Meanwhile, Fajgenbaum is leading a team of more than a dozen researchers tracking more than 600 drugs to identify the most promising ones that may be helpful for COVID-19 -- including ivermectin. So far, about 10 of them have shown potential for treating COVID-19, including paxlovid and remdesivir, which are already being used as part of coronavirus treatment.
Fajgenbaum's team has looked at the highest quality studies on ivermectin published so far, and he says the data shows the drug is unlikely to be widely helpful "for a large portion of patients."
Yet when asked if it's time to stop prescribing ivermectin since there are other therapeutics that have met the FDA's emergency use authorization threshold, McCullough instead told ABC News, "I think it is time to stop the vaccines," as he repeated false information about vaccine safety.
Federal data shows that unvaccinated Americans are 14 times more likely to die of COVID-19 than fully vaccinated Americans, and public health experts say that deaths and serious side effects from COVID-19 vaccines are extremely rare. Major health institutions have said the benefits of COVID-19 vaccination far outweigh the known and potential risks.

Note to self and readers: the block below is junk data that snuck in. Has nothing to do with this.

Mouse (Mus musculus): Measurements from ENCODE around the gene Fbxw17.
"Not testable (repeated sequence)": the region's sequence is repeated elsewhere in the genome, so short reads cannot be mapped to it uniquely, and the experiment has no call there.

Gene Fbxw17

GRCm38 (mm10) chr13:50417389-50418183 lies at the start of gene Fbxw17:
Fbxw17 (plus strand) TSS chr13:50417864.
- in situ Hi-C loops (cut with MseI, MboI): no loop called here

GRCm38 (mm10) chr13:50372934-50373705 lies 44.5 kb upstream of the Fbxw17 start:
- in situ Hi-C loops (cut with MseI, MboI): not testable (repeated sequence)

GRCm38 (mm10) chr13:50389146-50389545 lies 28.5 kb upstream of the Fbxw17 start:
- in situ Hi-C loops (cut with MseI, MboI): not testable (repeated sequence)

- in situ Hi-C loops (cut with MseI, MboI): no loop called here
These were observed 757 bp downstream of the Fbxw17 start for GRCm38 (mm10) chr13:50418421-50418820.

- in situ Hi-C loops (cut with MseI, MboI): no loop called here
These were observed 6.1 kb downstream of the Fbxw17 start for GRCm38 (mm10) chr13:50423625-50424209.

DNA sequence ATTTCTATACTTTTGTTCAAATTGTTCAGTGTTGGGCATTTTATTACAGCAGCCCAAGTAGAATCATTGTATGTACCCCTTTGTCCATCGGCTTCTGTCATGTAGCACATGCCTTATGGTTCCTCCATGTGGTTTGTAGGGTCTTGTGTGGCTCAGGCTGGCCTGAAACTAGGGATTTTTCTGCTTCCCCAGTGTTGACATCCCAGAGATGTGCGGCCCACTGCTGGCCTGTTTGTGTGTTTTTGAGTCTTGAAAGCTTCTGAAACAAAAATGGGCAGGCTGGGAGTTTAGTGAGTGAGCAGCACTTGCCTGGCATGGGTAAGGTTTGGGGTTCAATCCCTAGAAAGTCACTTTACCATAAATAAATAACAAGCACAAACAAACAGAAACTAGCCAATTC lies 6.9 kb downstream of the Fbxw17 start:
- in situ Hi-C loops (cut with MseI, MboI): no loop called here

'I wish I had gotten the vaccine'
Phil Valentine, a Nashville-based conservative radio host, subscribed to the same thinking about ivermectin and COVID-19 vaccines as McCullough.
Valentine said that he was not going to get the vaccine because his chances of dying from the virus were "way less than one percent." In July, he posted on Facebook, "...you have a doctor on speed dial who will write you a prescription for ivermectin. Then you're ready to go."
Soon after, Valentine was diagnosed with the coronavirus and took ivermectin the following day. After taking ivermectin, he appeared to get better, according to his brother -- but then his condition worsened significantly and he was hospitalized.
He died in August from COVID-19 complications.
Phil Valentine's brother Mark told ABC News that even though ivermectin did not prevent his brother from dying, he still believes the drug was helpful. But Mark said his brother did regret not getting the vaccine.
While Phil was in the hospital, Mark says Phil told him that after he recovered from the virus, he would go on his radio show to encourage others to get vaccinated and be more "pro-vaccine."